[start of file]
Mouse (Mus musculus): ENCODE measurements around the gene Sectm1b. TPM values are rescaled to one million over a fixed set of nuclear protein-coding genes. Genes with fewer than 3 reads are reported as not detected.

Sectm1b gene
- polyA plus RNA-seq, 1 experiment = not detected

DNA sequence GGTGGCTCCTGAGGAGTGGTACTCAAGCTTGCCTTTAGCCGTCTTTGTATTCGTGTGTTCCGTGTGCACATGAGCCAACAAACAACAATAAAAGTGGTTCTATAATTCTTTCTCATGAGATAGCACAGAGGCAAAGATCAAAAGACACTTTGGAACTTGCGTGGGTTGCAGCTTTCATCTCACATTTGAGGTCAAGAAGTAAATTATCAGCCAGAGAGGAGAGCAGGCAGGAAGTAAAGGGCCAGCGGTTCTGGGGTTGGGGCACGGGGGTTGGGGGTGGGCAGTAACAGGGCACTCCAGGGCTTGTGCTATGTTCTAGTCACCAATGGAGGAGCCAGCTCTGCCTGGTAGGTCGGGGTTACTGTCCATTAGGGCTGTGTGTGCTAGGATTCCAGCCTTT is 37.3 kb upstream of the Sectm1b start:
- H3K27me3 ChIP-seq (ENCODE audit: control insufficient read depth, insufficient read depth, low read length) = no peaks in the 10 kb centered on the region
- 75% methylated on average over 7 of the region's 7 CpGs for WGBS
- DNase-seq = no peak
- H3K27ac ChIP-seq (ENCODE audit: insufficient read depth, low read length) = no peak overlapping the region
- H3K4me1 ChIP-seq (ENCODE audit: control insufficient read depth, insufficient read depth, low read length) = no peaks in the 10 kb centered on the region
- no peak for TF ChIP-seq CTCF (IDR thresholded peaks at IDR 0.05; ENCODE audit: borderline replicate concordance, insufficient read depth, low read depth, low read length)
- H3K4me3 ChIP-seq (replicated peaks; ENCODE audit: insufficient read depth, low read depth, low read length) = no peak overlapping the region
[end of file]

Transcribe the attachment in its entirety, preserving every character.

Mouse (Mus musculus): ENCODE measurements around the gene Sectm1b. TPM values are rescaled to one million over a fixed set of nuclear protein-coding genes. Genes with fewer than 3 reads are reported as not detected.

Sectm1b gene
- polyA plus RNA-seq, 1 experiment = not detected

DNA sequence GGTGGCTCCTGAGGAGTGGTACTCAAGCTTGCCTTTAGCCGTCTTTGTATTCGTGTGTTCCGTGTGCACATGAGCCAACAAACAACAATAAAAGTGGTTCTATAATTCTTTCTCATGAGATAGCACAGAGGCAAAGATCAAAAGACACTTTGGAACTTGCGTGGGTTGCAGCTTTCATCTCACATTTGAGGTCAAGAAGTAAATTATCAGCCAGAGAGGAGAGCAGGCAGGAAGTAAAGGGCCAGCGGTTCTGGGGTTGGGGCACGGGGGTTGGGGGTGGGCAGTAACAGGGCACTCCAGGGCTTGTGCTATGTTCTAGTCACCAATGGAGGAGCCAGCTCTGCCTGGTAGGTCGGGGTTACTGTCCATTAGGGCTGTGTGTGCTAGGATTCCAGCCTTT is 37.3 kb upstream of the Sectm1b start:
- H3K27me3 ChIP-seq (ENCODE audit: control insufficient read depth, insufficient read depth, low read length) = no peaks in the 10 kb centered on the region
- 75% methylated on average over 7 of the region's 7 CpGs for WGBS
- DNase-seq = no peak
- H3K27ac ChIP-seq (ENCODE audit: insufficient read depth, low read length) = no peak overlapping the region
- H3K4me1 ChIP-seq (ENCODE audit: control insufficient read depth, insufficient read depth, low read length) = no peaks in the 10 kb centered on the region
- no peak for TF ChIP-seq CTCF (IDR thresholded peaks at IDR 0.05; ENCODE audit: borderline replicate concordance, insufficient read depth, low read depth, low read length)
- H3K4me3 ChIP-seq (replicated peaks; ENCODE audit: insufficient read depth, low read depth, low read length) = no peak overlapping the region